In The Words of Frank Lloyd Wright

Quotations From the Most Famous Architect in America, 150 Years Later

Black and white portrait of Frank Lloyd Wright, an older white man sitting in a chair, with a cane, dressed in a three-piece suit, with his large hand up to his face
Architect Frank Lloyd Wright (1867-1959). Photo by MPI/Archive Photos/Getty Images (cropped)

American architect Frank Lloyd Wright was known for his Prairie Style house designs, his tempestuous person life, and his prolific writings, including speeches and magazine articles. His long life (91 years) gave him time to fill volumes. Here are some of Frank Lloyd Wright's most notable quotations—and our favorites:

On Simplicity

In contrast to his tumultuous personal life, Wright spent his architectural life expressing beauty through simple, natural forms and designs.

How does an architect create beautiful yet functional forms?

"Five lines where three are enough is always stupidity. Nine pounds where three are sufficient is obesity....To know what to leave out and what to put in, just where and just how, ah, that is to have been educated in knowledge of simplicity—toward ultimate freedom of expression."The Natural House, 1954

"Form and function are one." "Some Aspects of the Future of Architecture" (1937), The Future of Architecture, 1953

"Simplicity and repose are qualities that measure the true value of any work of art....An excessive love of detail has ruined more fine things from the standpoint of fine art or fine living than any one human shortcoming; it is hopelessly vulgar." In the Cause of Architecture I  (1908)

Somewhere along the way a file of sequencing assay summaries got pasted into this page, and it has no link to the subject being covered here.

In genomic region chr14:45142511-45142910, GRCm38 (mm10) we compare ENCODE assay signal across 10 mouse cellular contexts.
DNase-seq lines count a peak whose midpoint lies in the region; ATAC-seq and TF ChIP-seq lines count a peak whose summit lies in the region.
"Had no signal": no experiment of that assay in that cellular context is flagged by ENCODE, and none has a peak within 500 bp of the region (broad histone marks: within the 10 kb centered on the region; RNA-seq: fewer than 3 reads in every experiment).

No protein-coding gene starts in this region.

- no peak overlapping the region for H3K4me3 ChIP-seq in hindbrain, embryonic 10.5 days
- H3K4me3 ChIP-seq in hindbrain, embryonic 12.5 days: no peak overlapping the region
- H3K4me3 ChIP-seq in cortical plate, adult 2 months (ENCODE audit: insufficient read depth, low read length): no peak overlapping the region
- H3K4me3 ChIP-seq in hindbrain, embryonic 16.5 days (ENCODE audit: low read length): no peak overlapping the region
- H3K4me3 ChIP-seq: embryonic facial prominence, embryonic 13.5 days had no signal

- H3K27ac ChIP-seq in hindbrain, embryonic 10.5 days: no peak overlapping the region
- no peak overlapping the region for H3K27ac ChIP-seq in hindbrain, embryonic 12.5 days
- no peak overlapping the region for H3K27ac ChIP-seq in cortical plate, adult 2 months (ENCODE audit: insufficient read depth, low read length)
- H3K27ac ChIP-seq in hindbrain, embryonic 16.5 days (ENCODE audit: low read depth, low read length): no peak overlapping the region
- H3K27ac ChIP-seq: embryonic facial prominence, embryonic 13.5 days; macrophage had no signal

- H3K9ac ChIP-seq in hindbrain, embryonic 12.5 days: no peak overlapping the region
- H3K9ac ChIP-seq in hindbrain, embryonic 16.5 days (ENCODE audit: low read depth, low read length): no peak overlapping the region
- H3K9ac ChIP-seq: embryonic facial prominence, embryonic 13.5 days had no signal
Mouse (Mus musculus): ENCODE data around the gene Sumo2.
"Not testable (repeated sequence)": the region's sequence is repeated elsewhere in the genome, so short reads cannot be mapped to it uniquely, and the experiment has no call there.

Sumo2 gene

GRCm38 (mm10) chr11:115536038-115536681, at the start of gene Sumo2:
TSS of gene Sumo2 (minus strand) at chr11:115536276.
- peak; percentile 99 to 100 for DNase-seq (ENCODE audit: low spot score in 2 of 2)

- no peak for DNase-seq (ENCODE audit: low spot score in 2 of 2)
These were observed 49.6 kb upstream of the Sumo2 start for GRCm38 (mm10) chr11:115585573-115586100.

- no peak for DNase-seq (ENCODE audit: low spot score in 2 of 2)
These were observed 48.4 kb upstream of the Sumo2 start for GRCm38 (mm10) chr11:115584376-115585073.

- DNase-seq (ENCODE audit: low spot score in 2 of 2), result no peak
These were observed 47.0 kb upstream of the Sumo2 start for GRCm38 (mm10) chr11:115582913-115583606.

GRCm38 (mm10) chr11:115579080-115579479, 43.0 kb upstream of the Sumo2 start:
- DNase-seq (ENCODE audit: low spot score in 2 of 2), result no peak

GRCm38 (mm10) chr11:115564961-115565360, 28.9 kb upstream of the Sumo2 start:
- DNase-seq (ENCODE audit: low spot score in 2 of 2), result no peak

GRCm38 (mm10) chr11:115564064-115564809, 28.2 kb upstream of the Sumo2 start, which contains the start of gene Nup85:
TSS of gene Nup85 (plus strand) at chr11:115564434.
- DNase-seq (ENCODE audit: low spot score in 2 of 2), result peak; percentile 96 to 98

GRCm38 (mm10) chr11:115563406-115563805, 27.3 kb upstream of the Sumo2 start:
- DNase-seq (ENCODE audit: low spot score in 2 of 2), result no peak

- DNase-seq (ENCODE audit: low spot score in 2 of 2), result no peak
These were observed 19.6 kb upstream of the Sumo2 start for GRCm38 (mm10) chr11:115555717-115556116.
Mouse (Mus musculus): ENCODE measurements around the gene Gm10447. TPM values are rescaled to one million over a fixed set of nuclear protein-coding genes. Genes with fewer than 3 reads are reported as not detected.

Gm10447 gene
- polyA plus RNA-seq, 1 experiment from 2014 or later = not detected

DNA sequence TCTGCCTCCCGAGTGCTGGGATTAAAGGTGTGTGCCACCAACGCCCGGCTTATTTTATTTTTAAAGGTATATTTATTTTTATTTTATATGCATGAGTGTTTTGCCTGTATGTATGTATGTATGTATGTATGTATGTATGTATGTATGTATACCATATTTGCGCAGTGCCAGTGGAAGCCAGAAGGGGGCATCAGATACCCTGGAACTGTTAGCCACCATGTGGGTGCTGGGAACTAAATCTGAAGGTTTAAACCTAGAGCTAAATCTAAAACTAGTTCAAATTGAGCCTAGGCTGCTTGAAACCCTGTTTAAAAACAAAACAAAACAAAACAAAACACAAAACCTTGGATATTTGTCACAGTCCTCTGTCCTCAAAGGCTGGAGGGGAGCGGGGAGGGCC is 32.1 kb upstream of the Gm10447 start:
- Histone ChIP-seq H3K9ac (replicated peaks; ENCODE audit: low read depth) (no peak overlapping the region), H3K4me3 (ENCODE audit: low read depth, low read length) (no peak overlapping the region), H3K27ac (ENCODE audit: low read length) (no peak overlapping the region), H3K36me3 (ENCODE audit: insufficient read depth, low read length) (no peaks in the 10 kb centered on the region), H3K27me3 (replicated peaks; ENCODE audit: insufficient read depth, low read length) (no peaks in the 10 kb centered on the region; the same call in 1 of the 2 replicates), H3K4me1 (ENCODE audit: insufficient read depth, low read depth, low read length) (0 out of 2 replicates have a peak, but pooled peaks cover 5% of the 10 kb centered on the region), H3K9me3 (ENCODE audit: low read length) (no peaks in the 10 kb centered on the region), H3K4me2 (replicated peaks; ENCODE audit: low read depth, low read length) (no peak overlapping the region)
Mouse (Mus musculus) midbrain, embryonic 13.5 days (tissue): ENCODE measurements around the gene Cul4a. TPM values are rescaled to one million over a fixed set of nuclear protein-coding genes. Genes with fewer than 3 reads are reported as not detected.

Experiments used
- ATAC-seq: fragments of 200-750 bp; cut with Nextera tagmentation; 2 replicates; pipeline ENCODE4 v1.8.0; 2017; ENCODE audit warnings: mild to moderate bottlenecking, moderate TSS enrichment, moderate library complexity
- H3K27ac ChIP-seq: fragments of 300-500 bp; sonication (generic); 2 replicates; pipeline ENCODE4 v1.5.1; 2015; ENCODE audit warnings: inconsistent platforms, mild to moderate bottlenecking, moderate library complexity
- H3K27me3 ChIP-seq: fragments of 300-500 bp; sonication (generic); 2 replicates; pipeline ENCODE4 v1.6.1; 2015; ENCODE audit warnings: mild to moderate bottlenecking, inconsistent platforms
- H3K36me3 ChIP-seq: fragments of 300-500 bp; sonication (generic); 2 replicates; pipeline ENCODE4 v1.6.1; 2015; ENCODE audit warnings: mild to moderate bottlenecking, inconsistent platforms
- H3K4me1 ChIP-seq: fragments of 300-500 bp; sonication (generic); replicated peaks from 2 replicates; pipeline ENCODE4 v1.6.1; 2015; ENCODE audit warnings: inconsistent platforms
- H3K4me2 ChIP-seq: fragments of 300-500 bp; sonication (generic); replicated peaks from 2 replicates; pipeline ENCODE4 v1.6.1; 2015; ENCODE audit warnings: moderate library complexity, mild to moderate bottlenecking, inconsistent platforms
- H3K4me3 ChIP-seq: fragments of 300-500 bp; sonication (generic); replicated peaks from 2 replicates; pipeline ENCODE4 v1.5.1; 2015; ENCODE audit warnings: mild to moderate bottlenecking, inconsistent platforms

Organic Architecture

Before there was Earth Day and LEED certification, Wright promoted an ecology and naturalness in architectural design.

The home should not be on a plot of land but be of the land—an organic part of the environment. Much of Wright's writings describes the philosophy of organic architecture:

"...it is in the nature of any organic building to grow from its site, come out of the ground into the light—the ground itself held always as a component basic part of the building itself." The Natural House (1954)

"A building should appear to grow easily from its site and be shaped to harmonize with its surroundings if nature is manifest there, and if not try to make it as quiet, substantial, and organic as she would have been were the opportunity hers." In the Cause of Architecture I  (1908)

"Where does the garden leave off and the house begin?" The Natural House, 1954

"This Architecture we call organic is an architecture upon which true American society will eventually be based if we survive at all." The Natural House, 1954

"True architecture...is poetry. A good building is the greatest of poems when it is organic architecture." "An Organic Architecture," The London Lectures (1939), The Future of Architecture

"So here I stand before you preaching organic architecture: declaring organic architecture to be the modern ideal..." "An Organic Architecture," The London Lectures (1939), The Future of Architecture

Nature and Natural Forms

Some of the most famous architects were born in June, including Wright, born in Wisconsin on June 8, 1867. His youth on the prairie lands of Wisconsin, especially the times he spent on his uncle's farm, shaped the way this future architect incorporated natural elements into his designs:

"Nature is the great teacher—man can only receive and respond to her teaching." The Natural House, 1954

"The land is the simplest form of architecture." "Some Aspects of the Past and Present in Architecture" (1937), The Future of Architecture, 1953